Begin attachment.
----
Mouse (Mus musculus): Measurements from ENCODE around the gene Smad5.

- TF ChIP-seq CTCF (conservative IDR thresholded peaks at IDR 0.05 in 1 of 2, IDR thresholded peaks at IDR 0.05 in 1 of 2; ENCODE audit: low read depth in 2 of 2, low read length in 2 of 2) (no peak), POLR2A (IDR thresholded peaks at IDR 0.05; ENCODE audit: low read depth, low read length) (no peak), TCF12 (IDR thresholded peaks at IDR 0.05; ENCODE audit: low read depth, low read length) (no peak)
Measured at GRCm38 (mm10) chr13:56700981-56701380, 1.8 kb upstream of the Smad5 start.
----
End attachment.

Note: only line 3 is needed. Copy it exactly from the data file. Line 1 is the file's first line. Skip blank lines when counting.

Measured at GRCm38 (mm10) chr13:56700981-56701380, 1.8 kb upstream of the Smad5 start.